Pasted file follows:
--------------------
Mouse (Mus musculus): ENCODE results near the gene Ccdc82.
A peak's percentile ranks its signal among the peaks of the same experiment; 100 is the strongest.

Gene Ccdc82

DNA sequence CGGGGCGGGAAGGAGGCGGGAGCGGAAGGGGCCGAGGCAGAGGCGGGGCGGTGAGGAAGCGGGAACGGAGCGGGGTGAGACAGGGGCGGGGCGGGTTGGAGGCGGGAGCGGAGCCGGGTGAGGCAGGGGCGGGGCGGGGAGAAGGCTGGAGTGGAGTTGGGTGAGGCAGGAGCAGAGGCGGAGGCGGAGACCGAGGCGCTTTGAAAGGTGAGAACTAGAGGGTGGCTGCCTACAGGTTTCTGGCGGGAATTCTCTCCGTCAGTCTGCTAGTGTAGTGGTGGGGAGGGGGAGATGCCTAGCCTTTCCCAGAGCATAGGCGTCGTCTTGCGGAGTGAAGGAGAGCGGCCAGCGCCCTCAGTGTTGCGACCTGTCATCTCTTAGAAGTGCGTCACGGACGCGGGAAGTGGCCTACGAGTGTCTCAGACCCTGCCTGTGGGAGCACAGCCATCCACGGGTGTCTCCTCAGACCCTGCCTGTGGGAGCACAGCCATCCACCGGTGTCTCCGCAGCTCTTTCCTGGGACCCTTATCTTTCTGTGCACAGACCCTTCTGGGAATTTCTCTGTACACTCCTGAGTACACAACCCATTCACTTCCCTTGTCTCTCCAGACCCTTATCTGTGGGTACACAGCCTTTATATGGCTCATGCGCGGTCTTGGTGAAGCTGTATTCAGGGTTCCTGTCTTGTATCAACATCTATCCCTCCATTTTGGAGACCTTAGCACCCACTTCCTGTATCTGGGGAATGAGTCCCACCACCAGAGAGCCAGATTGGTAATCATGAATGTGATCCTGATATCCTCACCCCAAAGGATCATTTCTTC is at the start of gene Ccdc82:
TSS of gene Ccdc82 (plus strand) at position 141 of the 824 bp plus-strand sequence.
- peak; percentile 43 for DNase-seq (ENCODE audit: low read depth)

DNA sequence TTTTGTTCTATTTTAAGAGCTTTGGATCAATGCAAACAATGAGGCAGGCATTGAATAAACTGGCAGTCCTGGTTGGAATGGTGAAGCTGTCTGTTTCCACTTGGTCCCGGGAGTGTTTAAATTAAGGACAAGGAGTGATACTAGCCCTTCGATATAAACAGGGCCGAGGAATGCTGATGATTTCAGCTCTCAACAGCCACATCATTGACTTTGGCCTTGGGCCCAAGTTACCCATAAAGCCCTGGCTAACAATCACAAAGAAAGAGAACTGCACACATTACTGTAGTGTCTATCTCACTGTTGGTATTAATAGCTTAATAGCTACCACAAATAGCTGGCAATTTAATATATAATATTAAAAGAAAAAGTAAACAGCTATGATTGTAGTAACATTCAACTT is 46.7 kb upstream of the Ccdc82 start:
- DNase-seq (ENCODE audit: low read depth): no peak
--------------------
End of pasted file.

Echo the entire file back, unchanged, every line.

Mouse (Mus musculus): ENCODE results near the gene Ccdc82.
A peak's percentile ranks its signal among the peaks of the same experiment; 100 is the strongest.

Gene Ccdc82

DNA sequence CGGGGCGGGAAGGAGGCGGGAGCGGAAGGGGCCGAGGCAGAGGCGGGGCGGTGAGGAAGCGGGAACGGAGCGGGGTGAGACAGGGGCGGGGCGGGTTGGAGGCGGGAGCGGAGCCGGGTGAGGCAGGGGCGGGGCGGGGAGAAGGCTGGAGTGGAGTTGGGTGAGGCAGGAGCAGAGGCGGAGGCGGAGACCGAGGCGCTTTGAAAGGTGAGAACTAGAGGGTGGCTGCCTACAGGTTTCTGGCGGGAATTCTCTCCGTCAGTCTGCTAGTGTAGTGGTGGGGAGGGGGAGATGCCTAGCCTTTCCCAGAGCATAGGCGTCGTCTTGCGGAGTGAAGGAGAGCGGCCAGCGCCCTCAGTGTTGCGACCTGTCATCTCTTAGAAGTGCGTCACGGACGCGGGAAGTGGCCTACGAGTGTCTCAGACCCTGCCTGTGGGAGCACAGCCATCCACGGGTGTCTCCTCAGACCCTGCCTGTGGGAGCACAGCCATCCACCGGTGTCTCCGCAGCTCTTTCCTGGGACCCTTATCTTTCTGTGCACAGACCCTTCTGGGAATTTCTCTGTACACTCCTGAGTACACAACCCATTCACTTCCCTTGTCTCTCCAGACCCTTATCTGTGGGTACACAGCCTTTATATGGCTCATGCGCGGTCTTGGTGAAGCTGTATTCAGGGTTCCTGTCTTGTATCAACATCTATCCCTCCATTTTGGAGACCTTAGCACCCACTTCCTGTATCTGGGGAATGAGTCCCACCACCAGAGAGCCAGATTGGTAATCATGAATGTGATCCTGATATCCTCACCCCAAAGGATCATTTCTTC is at the start of gene Ccdc82:
TSS of gene Ccdc82 (plus strand) at position 141 of the 824 bp plus-strand sequence.
- peak; percentile 43 for DNase-seq (ENCODE audit: low read depth)

DNA sequence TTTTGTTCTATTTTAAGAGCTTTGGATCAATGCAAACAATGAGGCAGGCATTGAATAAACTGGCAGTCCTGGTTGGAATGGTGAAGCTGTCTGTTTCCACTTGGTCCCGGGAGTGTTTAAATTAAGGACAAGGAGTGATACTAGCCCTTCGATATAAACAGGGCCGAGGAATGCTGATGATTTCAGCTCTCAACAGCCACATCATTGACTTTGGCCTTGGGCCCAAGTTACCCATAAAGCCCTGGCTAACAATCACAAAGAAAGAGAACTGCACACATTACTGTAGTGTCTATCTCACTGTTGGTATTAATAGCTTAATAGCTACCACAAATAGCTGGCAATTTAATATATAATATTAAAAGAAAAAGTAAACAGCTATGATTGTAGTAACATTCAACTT is 46.7 kb upstream of the Ccdc82 start:
- DNase-seq (ENCODE audit: low read depth): no peak